Dead Milkmen satirize as they age

Satirical punk band, the Dead Milkmen, released eight albums from 1985 to 1995, and has now released their ninth album, The King in Yellow—16 years later—where now the target of their satire includes NPR.  This album is interesting and fun, but this album is intended for the people whose peers listen to Norah Jones and who were involved in the punk scene in the eighties, not those who have yet to graduate college.

This record feels like what a new release from Vampire Weekend or Titus Andronicus will sound like in 25 years.  The references to high-brow literature and historical events can come across as either pretentious or genuine, depending on the situation.  On “Solvents (For Home and Industry),” the singer comments on the irony of the life of a friend who dropped out of high school before reading The Great Gatsby, and there the reference reaches through generations in one of the few things constant from the 80’s until today.

The alternative music scene in the late eighties to early nineties was a period of great creativity, and some of the bands that came out of that scene, like Pavement or Nirvana, feel timeless.  The Dead Milkmen feel grounded in time and place, and while this can enhance their appeal to fans, it is hard to recommend this album to anyone who isn’t over 30.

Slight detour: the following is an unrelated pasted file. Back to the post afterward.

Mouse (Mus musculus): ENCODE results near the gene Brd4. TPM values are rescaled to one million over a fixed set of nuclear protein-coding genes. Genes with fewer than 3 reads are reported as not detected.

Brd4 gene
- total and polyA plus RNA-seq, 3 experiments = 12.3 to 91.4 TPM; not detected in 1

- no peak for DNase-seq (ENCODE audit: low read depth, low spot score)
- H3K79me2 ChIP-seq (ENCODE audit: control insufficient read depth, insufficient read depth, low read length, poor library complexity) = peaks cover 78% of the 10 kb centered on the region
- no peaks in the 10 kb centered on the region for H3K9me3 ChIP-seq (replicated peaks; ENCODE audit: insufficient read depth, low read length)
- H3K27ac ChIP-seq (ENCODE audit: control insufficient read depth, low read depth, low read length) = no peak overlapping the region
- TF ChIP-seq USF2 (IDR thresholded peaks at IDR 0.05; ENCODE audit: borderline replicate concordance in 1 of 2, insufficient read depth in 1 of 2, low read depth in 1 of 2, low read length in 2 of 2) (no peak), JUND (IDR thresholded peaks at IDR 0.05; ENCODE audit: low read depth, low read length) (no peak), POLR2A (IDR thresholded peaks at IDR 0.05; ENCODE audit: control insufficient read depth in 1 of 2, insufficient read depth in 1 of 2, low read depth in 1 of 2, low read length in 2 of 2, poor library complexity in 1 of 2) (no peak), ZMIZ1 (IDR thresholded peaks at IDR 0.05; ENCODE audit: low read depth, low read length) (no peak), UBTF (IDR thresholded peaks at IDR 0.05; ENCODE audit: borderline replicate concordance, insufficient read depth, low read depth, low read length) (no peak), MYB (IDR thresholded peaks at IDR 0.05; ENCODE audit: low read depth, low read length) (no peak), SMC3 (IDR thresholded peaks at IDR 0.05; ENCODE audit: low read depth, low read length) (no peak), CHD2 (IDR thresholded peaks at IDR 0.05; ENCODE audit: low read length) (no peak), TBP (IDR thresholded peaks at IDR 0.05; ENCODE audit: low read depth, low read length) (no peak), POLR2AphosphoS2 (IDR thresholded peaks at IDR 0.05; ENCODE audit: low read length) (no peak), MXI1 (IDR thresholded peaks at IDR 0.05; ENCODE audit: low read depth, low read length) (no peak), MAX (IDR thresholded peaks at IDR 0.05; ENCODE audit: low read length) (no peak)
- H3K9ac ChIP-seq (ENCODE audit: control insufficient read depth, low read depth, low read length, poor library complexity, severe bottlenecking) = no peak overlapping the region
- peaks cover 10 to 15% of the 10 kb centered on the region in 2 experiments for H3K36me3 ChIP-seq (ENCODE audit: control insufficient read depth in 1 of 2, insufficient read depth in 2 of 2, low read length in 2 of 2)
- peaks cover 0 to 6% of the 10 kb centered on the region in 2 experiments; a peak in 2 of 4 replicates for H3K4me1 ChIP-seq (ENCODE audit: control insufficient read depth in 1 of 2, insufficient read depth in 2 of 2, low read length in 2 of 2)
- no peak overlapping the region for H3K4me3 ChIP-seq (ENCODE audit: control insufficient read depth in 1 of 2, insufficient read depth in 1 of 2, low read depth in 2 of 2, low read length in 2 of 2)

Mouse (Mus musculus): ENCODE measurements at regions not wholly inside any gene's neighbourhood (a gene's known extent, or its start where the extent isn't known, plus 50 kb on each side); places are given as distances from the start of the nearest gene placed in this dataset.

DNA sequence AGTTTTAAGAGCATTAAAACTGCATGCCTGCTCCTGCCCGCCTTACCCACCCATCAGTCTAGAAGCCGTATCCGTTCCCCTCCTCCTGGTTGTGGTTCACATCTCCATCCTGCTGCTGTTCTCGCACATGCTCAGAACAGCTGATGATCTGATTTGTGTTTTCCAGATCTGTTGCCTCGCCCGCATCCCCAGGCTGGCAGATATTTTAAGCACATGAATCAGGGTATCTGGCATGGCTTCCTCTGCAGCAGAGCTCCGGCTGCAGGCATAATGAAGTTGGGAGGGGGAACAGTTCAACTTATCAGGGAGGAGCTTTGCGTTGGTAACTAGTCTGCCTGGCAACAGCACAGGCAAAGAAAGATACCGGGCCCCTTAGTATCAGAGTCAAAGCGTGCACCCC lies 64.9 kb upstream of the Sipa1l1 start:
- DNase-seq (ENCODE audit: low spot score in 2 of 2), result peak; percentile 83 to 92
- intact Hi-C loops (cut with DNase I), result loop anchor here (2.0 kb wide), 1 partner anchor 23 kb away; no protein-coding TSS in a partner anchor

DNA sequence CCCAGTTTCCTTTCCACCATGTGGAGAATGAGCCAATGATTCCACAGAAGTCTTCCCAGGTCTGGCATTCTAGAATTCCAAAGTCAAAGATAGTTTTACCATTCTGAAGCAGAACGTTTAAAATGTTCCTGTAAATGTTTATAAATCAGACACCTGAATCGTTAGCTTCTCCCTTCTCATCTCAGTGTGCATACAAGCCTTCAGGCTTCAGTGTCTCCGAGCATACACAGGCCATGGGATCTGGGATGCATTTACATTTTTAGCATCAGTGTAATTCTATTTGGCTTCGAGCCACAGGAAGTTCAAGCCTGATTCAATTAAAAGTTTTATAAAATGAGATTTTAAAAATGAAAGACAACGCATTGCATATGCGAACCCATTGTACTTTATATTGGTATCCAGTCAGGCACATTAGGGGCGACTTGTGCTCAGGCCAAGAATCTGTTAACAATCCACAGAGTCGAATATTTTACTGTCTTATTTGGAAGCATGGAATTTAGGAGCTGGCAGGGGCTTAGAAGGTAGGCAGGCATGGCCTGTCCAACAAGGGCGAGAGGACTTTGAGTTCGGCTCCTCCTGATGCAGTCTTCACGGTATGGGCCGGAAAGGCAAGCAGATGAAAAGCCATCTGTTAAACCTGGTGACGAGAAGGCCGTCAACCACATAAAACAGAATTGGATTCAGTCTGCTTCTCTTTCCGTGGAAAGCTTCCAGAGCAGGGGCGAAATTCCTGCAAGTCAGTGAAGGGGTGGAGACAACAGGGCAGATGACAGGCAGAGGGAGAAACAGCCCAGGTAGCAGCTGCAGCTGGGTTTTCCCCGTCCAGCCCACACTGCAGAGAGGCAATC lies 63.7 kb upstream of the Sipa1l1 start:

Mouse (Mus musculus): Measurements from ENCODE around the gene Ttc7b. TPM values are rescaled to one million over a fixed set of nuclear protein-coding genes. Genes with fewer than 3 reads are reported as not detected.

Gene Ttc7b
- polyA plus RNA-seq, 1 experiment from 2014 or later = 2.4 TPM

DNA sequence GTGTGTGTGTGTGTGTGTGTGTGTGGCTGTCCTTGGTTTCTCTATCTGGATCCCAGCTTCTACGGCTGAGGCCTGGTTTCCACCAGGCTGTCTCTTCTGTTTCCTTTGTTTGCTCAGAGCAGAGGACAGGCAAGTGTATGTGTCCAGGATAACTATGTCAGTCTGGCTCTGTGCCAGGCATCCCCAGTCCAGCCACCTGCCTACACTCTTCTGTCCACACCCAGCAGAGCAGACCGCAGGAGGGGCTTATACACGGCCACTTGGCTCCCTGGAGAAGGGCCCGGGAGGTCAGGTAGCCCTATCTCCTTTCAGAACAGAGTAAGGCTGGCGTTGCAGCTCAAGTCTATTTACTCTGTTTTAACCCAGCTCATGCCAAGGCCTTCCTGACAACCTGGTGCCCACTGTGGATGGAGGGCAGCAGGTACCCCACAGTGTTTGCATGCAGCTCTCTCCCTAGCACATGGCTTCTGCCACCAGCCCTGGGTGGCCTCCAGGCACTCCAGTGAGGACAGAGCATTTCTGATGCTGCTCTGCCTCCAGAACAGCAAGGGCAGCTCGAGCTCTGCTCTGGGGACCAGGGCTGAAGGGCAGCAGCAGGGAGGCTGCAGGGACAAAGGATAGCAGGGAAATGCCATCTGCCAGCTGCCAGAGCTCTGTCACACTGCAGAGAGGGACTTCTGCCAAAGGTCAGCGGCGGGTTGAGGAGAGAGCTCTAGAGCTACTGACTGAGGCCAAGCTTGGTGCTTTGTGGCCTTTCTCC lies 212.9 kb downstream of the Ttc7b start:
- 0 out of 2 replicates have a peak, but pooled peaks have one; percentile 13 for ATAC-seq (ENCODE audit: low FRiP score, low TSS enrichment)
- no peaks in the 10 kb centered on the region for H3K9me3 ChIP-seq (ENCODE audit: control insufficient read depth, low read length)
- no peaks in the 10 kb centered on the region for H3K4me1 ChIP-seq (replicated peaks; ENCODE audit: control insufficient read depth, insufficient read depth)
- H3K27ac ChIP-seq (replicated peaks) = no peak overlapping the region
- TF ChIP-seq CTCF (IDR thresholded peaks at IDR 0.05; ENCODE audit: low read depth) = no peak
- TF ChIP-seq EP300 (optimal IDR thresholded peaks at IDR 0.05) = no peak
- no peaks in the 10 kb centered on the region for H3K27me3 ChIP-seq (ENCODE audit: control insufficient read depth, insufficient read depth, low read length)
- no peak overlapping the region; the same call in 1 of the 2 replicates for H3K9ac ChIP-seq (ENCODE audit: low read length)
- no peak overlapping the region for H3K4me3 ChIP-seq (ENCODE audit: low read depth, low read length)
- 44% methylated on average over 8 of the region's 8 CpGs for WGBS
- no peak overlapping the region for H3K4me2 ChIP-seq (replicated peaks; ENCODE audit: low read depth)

However, the Dead Milkmen have wisdom that comes with age.  In “Commodity Your Dissent” they comment on how “the kids” crazy about “that ‘indie’ feel” easily fall for messages of rebellion that are meaningless.  “There once was a time when rap was dangerous,” they sing, and sixteen years ago it really was, and there are a few things for those under 30 to learn from this album.

This album will not disappoint the Dead Milkmen fan, or the person going through an 80’s punk kick.  The band’s unique feel is enjoyable and the songs here are worth digging into.  However, this album lacks the universal appeal that some other bands and albums have, but for the first album from the band in over 15 years, it is quite a success.

WPGU Music Staff Rating: W-P-1/2

Key Tracks: “Some Young Guy” “The King in Yellow/ William Bloat” and “13th Century Boy”.

RIYL: Titus Andronicus, the Police, and Ted Leo and the Pharmacist.

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